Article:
>Justin, Your points are well taken, and, yes, I overstated the case and possibly (in the spirit of full disclosure) pulled a few legs.
I know, but it was still an erroneous premise of your argument. You can do better.
> Now, was Henri "successful?" He wanted to be a painter and failed, even though he'd had an extensive formal education in painting. He'd never thought of being a photographer and never had a "formal" education in photography, but he ended up being the most influential photographer of the twentieth century.
To the point of success, to the individual success is a vastly different thing than it is to the objective viewer. “Success” is more about perspective and feelings than objectivity, at least in the context you’re describing.
> "Painting has been my obsession from the time that my 'mythical father', my father's brother, led me into his studio during the Christmas holidays in 1913, when I was five years old. There I lived in the atmosphere of painting; I inhaled the canvases."
> He studied painting under Andre Lhote, but never was able to become the kind of successful painter he wanted to be. It was a God-given ability he simply hadn't been given. As it turned out photography and the "decisive moment" was the gift he'd been given. He never went to school to learn photography.
You pointed out that he had a long formal education in painting. My point is NOT that one needs a degree in photography, even though training obviously helps all but the most benighted. My point is that to be successful at anything
you need a formal education, unless maybe you are that 1 in 20 million that has a gift beyond compare. And even then, historically the vast majority of the most successful artists were members of some guild or artistic community during at least their formative time.
Consider as examples that both Michelangelo and L dV trained for years in guilds, and they were definitely amongst those 1 in 20 million. Henri started his formal art education at the age of 5. He was also amongst those 1 in 20 million.
> Late in life he gave up photography and went back to drawing and painting, which was his first love.
Have you seen his drawings and paintings? Did he suck at it or was his inability largely imagined?
It’s good to change things after a while. No matter how good the career, there comes a point when all but those bereft of spirit say “It’s time to do something different.”
> Yes, I do mean art history, and, believe it or not I have some idea of what it takes to become familiar with the history of art. By the way, recently I discovered the lecture series put out by The Teaching Company. I own and have gone through the 48 lecture series on "A History of European Art," the 24 lecture series on "Masterpieces of American Art," the 24 lecture series on "Museum Masterpieces: The Louvre," and the 24 lecture series, "From Monet to Van Gogh, A History of Impressionism." I commend all of these to anyone interested in visual art -- including photography.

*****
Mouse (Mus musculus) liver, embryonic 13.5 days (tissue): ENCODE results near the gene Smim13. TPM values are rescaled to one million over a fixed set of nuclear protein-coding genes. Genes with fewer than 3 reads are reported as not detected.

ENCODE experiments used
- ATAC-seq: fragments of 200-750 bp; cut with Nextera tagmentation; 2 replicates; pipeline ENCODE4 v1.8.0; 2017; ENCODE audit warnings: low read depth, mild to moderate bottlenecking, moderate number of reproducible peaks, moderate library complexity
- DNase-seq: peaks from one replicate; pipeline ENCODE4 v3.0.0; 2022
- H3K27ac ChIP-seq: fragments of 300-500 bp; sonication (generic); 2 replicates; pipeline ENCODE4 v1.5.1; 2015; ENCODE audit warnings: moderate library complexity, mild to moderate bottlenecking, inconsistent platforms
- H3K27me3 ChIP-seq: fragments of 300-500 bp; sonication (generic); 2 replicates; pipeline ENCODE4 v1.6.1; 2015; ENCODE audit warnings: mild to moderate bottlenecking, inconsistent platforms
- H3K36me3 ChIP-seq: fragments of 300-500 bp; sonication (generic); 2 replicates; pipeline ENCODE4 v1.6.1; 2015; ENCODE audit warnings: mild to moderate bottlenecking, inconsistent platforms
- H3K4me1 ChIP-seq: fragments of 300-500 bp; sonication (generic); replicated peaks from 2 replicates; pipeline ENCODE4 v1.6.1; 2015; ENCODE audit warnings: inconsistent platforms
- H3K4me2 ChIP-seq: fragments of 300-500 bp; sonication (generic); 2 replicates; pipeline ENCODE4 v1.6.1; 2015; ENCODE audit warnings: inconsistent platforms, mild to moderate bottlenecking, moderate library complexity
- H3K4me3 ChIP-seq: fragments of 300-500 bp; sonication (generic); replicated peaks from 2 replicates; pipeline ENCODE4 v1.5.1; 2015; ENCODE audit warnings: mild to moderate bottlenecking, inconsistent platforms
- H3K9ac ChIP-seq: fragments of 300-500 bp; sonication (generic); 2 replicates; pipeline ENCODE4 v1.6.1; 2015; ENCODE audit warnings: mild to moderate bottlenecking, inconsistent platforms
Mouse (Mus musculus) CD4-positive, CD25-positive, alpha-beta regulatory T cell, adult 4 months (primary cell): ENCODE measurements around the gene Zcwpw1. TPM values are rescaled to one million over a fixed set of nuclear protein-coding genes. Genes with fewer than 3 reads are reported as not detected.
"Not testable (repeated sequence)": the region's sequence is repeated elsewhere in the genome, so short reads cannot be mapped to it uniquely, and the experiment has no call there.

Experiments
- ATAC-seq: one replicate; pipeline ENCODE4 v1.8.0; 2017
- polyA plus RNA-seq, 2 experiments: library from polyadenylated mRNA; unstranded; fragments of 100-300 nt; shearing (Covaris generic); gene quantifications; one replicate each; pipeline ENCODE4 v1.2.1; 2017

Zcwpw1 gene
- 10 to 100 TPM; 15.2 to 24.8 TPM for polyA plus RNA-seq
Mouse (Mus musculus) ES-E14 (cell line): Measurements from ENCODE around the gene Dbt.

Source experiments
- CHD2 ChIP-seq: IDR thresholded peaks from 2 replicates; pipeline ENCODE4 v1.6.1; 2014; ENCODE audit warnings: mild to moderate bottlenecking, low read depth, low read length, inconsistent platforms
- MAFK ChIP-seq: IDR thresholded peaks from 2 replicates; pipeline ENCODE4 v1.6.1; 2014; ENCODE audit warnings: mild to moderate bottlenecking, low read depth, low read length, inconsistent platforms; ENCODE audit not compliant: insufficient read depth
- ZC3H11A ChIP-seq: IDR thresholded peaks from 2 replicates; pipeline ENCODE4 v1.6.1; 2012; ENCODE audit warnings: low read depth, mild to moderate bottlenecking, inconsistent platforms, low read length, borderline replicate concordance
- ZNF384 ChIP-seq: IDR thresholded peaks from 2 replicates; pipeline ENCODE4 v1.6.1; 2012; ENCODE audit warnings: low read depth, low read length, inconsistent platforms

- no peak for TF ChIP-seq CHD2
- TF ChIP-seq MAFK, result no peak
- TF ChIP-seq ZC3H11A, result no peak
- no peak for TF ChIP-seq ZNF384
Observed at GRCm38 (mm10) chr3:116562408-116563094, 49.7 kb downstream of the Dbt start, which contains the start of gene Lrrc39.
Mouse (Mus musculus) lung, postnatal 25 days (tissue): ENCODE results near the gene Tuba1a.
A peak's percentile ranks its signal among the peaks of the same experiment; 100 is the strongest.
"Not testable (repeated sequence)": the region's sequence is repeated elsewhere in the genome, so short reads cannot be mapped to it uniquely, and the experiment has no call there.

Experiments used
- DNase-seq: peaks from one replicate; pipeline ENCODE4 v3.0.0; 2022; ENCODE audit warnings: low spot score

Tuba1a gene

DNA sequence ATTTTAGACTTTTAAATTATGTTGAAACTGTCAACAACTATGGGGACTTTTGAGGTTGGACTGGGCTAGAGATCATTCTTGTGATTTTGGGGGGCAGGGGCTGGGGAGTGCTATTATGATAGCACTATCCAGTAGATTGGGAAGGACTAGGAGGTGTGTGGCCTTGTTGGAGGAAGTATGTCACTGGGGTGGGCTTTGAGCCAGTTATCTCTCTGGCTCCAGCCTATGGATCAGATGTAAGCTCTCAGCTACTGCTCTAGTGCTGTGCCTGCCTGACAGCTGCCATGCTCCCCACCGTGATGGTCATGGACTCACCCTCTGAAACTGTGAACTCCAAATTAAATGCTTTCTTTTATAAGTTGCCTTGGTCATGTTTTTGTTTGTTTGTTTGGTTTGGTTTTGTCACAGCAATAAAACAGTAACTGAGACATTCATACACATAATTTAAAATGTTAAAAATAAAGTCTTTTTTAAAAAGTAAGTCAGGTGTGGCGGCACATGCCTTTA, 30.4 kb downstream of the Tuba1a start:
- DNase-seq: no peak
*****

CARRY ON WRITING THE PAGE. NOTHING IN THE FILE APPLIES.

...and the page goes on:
I don’t know the series but what you are describing is way more than a good start to a study of art history, but it’s not nearly the same thing as actually studying it. I suggest you or anyone audit a survey class at a local college. That’s steps beyond an art appreciation class, btw. You will like it if you want to learn something.
> Actually I do think that if you want to be a painter formal education can save you a lot of time. There are so many materials to consider, etc., that trying to learn the basics on your own is a Herculean task.
Formal education/training is all about saving time by accepting guidance. What one does with that, and dumb luck, often plays a bigger role in one’s success than anything else.
> Music's the same way. I studied the piano for ten years and thought I wanted to be a concert pianist. I didn't have the talent, but by the end of ten years I certainly knew the mechanics. Without the formal training I'd never have gotten off the ground. But "success?" Depends on what you mean.
Here we come to your other point, about going through a considerable formal effort and finding no pot of gold at the end. Certainly not all paths through education, formal or otherwise, lead to putting one at the top of any heap. I'm not suggesting otherwise.
The best you can get from education is the opportunity to be the best trained you’re willing to work for. If you do your best, you will run into and learn how to get around a number of limitations. You will also find some you can’t get around. If you do less than your best, then that’s what your education will be. Guidance goes a loooooooooooooooooooooooooooooooong way. Education is what took culture out of the dark ages. Our culture values education highly because it works.
The issue on the relationship between education and success is much more subtle than yes/no. Success can’t always be quantified by the ability to meet a specific goal. In other words, success doesn't offer rewards on a linear scale. Despite whatever impasse you came to with piano playing, your broader comments here clearly show a long series of successes. Mostly because you were willing to try. I predict that every one of those successes happened because you did the necessary steps, and I'm sure you did it with great attention to detail. You learned how to approach detailed precise ongoing projects from….?
The obverse is also true: refusing to get an education all but guarantees a pattern of failure.